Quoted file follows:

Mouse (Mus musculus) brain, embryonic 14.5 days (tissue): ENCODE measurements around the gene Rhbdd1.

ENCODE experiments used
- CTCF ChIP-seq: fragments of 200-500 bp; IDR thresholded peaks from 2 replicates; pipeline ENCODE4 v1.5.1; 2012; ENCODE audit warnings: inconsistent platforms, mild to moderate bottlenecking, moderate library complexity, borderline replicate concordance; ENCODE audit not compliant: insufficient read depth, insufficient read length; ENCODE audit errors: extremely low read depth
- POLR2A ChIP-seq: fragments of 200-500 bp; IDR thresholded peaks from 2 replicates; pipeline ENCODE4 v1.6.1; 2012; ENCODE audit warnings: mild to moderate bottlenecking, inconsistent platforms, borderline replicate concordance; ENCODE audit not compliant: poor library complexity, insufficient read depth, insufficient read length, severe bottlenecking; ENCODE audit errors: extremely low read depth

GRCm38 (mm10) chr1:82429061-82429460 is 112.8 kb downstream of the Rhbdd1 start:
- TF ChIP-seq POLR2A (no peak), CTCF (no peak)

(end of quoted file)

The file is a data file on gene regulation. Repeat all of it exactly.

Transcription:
Mouse (Mus musculus) brain, embryonic 14.5 days (tissue): ENCODE measurements around the gene Rhbdd1.

ENCODE experiments used
- CTCF ChIP-seq: fragments of 200-500 bp; IDR thresholded peaks from 2 replicates; pipeline ENCODE4 v1.5.1; 2012; ENCODE audit warnings: inconsistent platforms, mild to moderate bottlenecking, moderate library complexity, borderline replicate concordance; ENCODE audit not compliant: insufficient read depth, insufficient read length; ENCODE audit errors: extremely low read depth
- POLR2A ChIP-seq: fragments of 200-500 bp; IDR thresholded peaks from 2 replicates; pipeline ENCODE4 v1.6.1; 2012; ENCODE audit warnings: mild to moderate bottlenecking, inconsistent platforms, borderline replicate concordance; ENCODE audit not compliant: poor library complexity, insufficient read depth, insufficient read length, severe bottlenecking; ENCODE audit errors: extremely low read depth

GRCm38 (mm10) chr1:82429061-82429460 is 112.8 kb downstream of the Rhbdd1 start:
- TF ChIP-seq POLR2A (no peak), CTCF (no peak)